Oct 3, 2014; Anaheim, CA, USA; Kansas City Royals catcher Salvador Perez (left) reacts as he is hit by the backswing of Los Angeles Angels left fielder Josh Hamilton during the fifth inning in game two of the 2014 ALDS playoff baseball game at Angel Stadium of Anaheim. Mandatory Credit: Kirby Lee-USA TODAY Sports
As the Cincinnati Reds continue to holdout for some sort of solution to their left field problems in 2015, it’s perhaps fitting that the first day of Winter corresponds to the anniversary of a monumental Reds trade involving an marquee outfielder. On December 21, 2007, Cincinnati sent Josh Hamilton to the Texas Rangers in exchange for pitchers Danny Herrera and Edinson Volquez.
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The Reds took a chance on Hamilton 2007 when no one else would, and they were rewarded with 19 homers and a 131 OPS+ in 90 games to accompany really good fielding in center. That year, Hamilton was one of baseball’s great bargains at a salary of just $380,000, and Cincy decided to cash in on his early success rather than betting on him to keep his demons at bay again in 2008, and the deal with Texas was born.
Hamilton was pretty much the same player in 2008 that he had been in 2007 before a dip in 2009 put his future in question. He bounced back big in 2010, though, and captured the American League MVP award with a numbers that included 32 home runs, 100 RBI and a scorching .359 batting average in 133 games. Another stellar season in 2012 set him up for his big payday, a five-year deal with the Los Angeles Angels that will pay him more than $120 million.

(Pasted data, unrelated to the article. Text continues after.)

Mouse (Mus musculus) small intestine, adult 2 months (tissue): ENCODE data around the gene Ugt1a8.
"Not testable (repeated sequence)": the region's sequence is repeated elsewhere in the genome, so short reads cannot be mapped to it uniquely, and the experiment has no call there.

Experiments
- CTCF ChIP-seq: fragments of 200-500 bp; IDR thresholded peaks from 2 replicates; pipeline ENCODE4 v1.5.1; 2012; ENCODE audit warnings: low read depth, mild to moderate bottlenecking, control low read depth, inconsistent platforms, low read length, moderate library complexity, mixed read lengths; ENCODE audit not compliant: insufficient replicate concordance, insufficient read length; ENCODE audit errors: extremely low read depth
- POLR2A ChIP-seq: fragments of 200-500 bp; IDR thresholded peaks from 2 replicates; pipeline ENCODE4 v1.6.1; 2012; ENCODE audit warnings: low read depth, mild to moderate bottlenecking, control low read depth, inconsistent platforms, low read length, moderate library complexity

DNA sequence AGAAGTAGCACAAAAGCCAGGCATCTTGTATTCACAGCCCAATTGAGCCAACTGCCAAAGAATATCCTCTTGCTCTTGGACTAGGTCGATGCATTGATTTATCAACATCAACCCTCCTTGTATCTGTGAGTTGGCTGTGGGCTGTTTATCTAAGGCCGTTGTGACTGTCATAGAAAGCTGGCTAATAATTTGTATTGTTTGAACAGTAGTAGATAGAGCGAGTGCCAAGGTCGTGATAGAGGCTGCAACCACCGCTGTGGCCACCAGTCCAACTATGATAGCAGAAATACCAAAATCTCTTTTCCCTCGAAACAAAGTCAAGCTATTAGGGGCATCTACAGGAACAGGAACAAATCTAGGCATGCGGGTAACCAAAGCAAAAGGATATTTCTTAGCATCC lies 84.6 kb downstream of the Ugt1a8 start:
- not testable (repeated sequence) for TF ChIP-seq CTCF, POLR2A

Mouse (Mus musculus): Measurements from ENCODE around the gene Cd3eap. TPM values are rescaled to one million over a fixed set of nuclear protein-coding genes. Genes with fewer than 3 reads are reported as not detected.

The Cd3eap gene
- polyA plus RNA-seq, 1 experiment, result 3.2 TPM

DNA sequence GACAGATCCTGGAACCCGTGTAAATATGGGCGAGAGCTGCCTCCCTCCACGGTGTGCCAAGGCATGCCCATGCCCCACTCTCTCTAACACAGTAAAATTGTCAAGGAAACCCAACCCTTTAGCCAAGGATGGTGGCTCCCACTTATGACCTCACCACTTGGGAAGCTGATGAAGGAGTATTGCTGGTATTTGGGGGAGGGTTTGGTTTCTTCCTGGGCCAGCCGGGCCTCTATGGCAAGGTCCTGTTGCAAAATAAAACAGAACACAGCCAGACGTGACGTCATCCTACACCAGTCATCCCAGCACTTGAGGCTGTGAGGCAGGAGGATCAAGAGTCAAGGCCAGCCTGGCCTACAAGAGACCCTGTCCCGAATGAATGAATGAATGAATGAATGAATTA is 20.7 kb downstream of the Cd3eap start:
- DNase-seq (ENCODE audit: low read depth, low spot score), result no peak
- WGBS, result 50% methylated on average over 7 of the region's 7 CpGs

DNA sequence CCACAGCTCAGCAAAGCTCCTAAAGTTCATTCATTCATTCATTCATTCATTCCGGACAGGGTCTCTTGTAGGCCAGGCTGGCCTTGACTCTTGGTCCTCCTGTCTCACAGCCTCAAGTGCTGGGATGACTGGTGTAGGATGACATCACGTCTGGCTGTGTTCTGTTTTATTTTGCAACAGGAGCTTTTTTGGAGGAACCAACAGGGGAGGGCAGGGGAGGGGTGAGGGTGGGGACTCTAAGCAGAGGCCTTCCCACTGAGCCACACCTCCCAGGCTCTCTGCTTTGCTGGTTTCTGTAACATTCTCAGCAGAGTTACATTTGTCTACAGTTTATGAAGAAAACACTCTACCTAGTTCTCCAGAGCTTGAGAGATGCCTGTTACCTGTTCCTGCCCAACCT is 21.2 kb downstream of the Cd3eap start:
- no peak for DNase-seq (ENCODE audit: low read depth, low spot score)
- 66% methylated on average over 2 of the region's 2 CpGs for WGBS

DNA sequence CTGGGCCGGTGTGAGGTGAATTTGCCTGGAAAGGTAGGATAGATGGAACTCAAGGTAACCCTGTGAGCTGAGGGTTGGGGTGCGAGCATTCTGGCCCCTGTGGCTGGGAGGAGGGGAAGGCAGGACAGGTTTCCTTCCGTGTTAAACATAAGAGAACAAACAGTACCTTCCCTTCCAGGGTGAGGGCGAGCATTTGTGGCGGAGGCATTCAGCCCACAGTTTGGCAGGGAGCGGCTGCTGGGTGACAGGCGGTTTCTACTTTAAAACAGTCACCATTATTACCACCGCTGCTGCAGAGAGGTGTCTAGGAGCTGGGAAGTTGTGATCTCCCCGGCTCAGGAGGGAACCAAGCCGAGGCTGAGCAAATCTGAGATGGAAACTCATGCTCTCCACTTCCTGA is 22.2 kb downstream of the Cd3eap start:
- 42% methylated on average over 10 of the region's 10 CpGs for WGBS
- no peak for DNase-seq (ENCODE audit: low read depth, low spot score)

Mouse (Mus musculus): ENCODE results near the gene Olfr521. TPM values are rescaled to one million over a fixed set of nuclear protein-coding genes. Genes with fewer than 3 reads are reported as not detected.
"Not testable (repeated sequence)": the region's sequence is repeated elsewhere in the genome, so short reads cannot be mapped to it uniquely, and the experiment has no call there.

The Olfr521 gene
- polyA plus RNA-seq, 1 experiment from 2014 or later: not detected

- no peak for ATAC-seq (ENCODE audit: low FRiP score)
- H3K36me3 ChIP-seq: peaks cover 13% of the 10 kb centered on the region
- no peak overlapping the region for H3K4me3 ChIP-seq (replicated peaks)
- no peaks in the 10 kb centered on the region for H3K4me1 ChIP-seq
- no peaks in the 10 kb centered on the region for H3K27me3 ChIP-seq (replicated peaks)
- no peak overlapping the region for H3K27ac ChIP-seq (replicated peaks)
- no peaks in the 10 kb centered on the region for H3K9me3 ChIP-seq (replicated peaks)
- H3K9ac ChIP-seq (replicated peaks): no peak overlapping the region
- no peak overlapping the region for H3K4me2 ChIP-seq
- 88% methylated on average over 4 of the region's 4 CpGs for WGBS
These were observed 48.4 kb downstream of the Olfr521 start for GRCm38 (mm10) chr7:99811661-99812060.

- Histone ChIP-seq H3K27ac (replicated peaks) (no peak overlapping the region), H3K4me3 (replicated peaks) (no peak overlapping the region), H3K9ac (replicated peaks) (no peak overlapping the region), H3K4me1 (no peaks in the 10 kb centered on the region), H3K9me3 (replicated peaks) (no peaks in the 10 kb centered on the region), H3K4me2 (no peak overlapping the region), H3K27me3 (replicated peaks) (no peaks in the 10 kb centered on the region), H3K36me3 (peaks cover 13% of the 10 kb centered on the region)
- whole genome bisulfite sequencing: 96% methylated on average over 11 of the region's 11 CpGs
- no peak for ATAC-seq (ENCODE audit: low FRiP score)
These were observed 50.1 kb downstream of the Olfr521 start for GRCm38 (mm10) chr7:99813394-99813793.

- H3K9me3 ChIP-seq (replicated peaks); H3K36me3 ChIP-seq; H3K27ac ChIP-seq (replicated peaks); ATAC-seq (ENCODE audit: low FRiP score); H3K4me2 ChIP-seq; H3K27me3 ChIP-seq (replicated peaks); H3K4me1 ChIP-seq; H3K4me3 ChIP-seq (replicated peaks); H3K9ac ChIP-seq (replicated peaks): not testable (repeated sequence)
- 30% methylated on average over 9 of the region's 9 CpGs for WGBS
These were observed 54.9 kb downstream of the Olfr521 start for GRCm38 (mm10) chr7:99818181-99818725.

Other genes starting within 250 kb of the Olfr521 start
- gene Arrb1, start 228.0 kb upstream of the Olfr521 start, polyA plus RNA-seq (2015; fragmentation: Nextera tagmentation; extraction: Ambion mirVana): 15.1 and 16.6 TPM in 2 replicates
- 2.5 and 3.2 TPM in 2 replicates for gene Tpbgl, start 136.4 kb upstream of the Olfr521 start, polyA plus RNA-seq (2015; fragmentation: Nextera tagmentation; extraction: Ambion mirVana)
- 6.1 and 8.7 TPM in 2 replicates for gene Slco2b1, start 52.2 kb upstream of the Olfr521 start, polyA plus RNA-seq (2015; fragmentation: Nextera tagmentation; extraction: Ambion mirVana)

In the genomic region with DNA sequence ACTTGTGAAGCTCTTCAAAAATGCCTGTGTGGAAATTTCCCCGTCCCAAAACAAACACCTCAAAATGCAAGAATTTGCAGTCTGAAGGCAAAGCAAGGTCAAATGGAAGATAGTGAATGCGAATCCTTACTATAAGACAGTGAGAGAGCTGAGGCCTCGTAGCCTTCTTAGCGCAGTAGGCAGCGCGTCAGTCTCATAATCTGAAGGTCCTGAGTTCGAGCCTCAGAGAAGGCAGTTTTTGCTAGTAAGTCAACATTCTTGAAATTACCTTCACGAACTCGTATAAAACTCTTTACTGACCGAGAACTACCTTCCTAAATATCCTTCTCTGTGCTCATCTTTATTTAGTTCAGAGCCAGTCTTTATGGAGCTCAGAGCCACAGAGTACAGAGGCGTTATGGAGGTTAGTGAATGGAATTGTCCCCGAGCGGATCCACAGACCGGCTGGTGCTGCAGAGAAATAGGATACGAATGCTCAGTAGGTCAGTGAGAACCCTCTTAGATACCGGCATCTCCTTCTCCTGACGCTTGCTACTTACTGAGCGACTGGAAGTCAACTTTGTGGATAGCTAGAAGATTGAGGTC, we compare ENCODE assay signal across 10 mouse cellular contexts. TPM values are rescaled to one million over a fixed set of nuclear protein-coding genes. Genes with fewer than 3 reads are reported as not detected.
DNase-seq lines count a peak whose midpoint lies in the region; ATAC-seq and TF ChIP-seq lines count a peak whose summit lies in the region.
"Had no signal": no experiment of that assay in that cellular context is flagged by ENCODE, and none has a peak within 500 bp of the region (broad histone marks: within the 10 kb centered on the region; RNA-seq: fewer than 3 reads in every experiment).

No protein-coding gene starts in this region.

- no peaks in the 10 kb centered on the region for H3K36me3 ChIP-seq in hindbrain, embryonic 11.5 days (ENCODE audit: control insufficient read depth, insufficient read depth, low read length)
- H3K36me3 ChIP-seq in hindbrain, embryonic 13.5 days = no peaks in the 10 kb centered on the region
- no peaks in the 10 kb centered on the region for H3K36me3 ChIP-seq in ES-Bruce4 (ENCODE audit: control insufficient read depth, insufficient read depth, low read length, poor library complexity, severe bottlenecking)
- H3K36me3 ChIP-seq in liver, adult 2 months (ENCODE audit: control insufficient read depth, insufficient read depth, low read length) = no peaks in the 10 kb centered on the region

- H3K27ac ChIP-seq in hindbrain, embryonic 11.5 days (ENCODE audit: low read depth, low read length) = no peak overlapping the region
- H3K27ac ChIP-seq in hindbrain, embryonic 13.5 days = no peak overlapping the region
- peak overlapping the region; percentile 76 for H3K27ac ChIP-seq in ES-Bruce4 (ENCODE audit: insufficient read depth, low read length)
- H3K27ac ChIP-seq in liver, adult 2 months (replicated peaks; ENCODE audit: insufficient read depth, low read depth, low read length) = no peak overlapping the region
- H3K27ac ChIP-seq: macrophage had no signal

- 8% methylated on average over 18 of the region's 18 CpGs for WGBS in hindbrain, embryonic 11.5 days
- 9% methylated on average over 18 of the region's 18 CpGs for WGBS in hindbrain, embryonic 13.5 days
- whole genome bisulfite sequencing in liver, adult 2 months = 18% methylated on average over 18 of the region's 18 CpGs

Hamilton has been a disappointment in two years with the Angels, totaling 31 home runs in 240 games and generally looking very soft at the plate. His name has been bandied about in trade rumors this off-season, but his contract will make him hard to move.
Volquez, meanwhile, went 17-6 in 2008 for a Reds team that finished 74-88, but as Cincinnati climbed the standings the next two season, injuries limited Volquez’s contributions. After the 2011 season, he was traded along with an army of youngsters to the San Diego Padres for Mat Latos. After a successful stint on the Riverfront, Latos was traded this month to the Miami Marlins for prospects Anthony DeSclafani and Chad Wallach.
Herrera pitched in more than 100 games for the Reds from 2008-10 before finishing up his career with the Milwaukee Brewers and New York Mets in 2011.
It was hard for Reds fans to see Hamilton walk out the door with his potential just starting to come to the surface, but he would have departed in free agency anyway, and Cincinnati didn’t want to pay his arbitration raises in the interim. Even though he’s gone, though, the 2007 version of Josh Hamilton will always live as one of those rare diamonds in the rough who actually shined up better than we thought it might.